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Dismissal: The difference between a good reason and a ‘just’ one

Having a good reason to fire an employee doesn’t mean an employer can avoid providing reasonable notice

By Jeffrey R. Smith

There are many issues in employment law that can cause a quandary for employers. Just cause for dismissal is probably one of the ones that causes the most headaches for employers.

There have been countless situations where employers have been caught off-guard in a wrongful dismissal proceeding, thinking for sure they had sufficient reason to dismiss an employee but finding out that’s not the case.

It’s a fundamental principle in employment law that there’s a power imbalance in the employment relationship and dismissal is the capital punishment of it. As a result, the bar for just cause for dismissal is set high.

An employer can have any number of reasons to terminate someone’s employment. The employee may not be meeting performance targets, have an attitude problem, act insubordinate, or financial troubles may necessitate the cutting of staff. These are all legitimate reasons for dismissing an employee. However, there’s a big difference between having a reason for dismissal and just cause for dismissal.

An employer can dismiss an employee for any reason at any time — as long as it’s not discriminatory — if the employer provides sufficient reasonable notice of dismissal or pay in lieu of notice based on the typical factors — length of service, age, availability of similar employment, and the importance of the employee’s position — in order to bridge the gap for the employee to seek new employment.

It’s only if there’ s just cause for dismissal that notice does not have to be provided — which is usually a result of employee misconduct that renders the employment relationship too damaged to continue.

California to Ontario

The difference between a good reason for dismissal and just cause was discovered recently by the Canadian subsidiary of a U.S. company that had transferred an employee in California to Ontario to be a director of operations of a facility there. The facility had several pre-existing problems and the company hoped the new director would improve things.

However, the situation did not get much better and the Ontario facility’s performance continued to lag. Over the next year, the company told the employee things needed to improve and it wasn’t happy with the way things were going.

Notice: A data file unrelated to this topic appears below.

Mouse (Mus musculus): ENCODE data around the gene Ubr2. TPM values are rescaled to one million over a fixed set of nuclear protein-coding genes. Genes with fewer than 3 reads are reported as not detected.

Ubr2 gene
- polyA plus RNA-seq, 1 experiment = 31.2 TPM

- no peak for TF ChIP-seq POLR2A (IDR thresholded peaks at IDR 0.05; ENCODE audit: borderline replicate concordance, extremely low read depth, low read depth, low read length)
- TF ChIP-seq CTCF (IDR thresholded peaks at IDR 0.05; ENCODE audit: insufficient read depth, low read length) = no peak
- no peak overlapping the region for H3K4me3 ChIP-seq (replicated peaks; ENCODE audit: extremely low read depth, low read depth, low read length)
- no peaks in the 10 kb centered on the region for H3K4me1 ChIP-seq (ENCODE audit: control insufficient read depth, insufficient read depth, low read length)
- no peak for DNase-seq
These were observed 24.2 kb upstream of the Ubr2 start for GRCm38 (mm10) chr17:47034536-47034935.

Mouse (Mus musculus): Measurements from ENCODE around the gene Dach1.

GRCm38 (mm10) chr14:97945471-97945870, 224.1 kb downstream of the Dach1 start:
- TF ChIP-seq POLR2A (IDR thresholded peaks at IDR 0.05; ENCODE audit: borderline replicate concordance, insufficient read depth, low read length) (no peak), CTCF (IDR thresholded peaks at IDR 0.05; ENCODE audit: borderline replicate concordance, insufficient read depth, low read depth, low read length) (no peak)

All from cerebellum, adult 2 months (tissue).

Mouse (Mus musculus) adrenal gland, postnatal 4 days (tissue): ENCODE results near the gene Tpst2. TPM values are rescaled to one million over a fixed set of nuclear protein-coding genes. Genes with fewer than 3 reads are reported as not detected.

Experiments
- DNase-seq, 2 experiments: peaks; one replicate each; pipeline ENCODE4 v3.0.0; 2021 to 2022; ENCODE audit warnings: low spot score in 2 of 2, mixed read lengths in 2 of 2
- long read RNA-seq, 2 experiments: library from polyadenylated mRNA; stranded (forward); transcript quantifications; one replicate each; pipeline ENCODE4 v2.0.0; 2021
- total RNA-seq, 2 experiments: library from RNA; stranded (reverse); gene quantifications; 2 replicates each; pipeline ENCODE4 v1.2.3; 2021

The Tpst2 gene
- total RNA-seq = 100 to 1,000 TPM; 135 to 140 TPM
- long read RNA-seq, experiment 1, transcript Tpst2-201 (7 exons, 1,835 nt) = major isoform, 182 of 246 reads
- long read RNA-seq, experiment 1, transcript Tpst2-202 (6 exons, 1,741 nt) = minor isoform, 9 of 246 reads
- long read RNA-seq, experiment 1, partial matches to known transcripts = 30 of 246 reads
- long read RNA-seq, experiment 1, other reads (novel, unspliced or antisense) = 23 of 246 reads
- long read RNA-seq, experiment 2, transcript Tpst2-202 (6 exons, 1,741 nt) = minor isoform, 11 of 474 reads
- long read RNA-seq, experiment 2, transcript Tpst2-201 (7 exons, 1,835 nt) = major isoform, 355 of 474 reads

Unfortunately, the facility actually got worse in some metrics so the company hired a new director it felt would be able to get the improvements needed. The employee was dismissed 20 months after he had been transferred to Ontario.

A court found the company had “a valid business reason” to dismiss the employee, in that it wanted things to improve at the Ontario facility and it just wasn’t happening. However, many of the problems were pre-existing and not the employee’s fault, so the employee couldn’t necessarily be blamed for them.

And if the company wasn’t happy with the lack of progress in the facility’s performance under the employee and wanted to use that as just cause for dismissal, it didn’t give the employee enough time to turn things around, said the court.

The court determined the employee was entitled to eight months’ notice — including pay, benefits and car allowance.

In this case, the employer had legitimate concerns with part of its business and felt the Ontario facility was underperforming under the direction of the employee. But in order to argue just cause for dismissal based on the employee’s performance, it needed to implement a more thorough performance improvement and guidance regime and allow time for it to work.

Otherwise, with no misconduct on the employee’s record, there was no real proof of just cause, leaving the employee with entitlement to reasonable notice of dismissal.

A good reason for dismissal isn’t necessarily a “just” reason — and the difference between means a lot for the dismissed employee’s entitlement.

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Jeffrey R. Smith

Jeffrey R. Smith is the editor of Canadian Employment Law Today, a publication that looks at workplace law from a business perspective.
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